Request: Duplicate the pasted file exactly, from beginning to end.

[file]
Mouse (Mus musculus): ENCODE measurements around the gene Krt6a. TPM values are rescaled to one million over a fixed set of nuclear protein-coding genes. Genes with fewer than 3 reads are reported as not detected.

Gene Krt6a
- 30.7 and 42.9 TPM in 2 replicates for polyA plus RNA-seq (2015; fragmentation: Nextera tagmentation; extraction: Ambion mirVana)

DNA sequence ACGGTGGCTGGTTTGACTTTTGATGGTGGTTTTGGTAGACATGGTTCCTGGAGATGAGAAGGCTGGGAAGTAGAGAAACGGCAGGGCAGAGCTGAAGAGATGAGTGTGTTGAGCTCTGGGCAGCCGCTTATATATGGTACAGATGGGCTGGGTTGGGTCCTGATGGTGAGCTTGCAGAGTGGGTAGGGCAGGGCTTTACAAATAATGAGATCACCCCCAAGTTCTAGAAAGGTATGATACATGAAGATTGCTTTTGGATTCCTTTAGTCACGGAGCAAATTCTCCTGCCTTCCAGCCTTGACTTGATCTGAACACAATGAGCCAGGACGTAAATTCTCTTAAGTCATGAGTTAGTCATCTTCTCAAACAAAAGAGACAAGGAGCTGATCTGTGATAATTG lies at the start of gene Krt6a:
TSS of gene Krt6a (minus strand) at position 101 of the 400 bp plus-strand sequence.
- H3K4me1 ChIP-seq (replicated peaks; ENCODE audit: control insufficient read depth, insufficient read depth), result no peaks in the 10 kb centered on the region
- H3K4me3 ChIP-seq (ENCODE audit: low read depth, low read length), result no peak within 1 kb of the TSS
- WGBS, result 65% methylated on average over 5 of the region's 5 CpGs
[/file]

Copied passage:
Mouse (Mus musculus): ENCODE measurements around the gene Krt6a. TPM values are rescaled to one million over a fixed set of nuclear protein-coding genes. Genes with fewer than 3 reads are reported as not detected.

Gene Krt6a
- 30.7 and 42.9 TPM in 2 replicates for polyA plus RNA-seq (2015; fragmentation: Nextera tagmentation; extraction: Ambion mirVana)

DNA sequence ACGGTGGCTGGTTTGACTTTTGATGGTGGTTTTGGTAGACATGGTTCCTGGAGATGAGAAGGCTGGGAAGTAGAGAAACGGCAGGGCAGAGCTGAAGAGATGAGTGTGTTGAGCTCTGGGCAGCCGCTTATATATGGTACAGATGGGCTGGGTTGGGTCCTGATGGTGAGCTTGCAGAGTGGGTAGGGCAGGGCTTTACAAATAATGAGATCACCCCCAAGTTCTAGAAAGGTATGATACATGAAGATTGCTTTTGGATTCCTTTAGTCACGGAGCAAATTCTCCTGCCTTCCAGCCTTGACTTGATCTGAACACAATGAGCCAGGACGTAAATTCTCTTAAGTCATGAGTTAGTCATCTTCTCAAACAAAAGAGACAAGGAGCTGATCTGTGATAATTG lies at the start of gene Krt6a:
TSS of gene Krt6a (minus strand) at position 101 of the 400 bp plus-strand sequence.
- H3K4me1 ChIP-seq (replicated peaks; ENCODE audit: control insufficient read depth, insufficient read depth), result no peaks in the 10 kb centered on the region
- H3K4me3 ChIP-seq (ENCODE audit: low read depth, low read length), result no peak within 1 kb of the TSS
- WGBS, result 65% methylated on average over 5 of the region's 5 CpGs